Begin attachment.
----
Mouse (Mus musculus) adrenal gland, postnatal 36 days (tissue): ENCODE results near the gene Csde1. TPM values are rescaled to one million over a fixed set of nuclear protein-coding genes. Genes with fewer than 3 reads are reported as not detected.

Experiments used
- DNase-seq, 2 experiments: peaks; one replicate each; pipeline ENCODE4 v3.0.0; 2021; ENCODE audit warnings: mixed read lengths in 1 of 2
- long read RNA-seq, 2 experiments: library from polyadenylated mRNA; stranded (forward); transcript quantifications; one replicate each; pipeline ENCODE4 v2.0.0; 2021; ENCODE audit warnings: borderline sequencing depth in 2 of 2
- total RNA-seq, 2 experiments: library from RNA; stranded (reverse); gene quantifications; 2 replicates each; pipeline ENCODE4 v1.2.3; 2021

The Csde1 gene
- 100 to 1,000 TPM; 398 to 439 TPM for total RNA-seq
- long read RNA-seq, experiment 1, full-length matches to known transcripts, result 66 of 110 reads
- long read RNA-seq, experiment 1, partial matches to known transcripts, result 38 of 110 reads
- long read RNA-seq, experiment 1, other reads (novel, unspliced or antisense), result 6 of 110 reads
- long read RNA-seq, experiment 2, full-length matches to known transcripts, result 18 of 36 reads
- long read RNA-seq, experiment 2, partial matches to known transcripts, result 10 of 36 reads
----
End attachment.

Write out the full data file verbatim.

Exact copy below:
Mouse (Mus musculus) adrenal gland, postnatal 36 days (tissue): ENCODE results near the gene Csde1. TPM values are rescaled to one million over a fixed set of nuclear protein-coding genes. Genes with fewer than 3 reads are reported as not detected.

Experiments used
- DNase-seq, 2 experiments: peaks; one replicate each; pipeline ENCODE4 v3.0.0; 2021; ENCODE audit warnings: mixed read lengths in 1 of 2
- long read RNA-seq, 2 experiments: library from polyadenylated mRNA; stranded (forward); transcript quantifications; one replicate each; pipeline ENCODE4 v2.0.0; 2021; ENCODE audit warnings: borderline sequencing depth in 2 of 2
- total RNA-seq, 2 experiments: library from RNA; stranded (reverse); gene quantifications; 2 replicates each; pipeline ENCODE4 v1.2.3; 2021

The Csde1 gene
- 100 to 1,000 TPM; 398 to 439 TPM for total RNA-seq
- long read RNA-seq, experiment 1, full-length matches to known transcripts, result 66 of 110 reads
- long read RNA-seq, experiment 1, partial matches to known transcripts, result 38 of 110 reads
- long read RNA-seq, experiment 1, other reads (novel, unspliced or antisense), result 6 of 110 reads
- long read RNA-seq, experiment 2, full-length matches to known transcripts, result 18 of 36 reads
- long read RNA-seq, experiment 2, partial matches to known transcripts, result 10 of 36 reads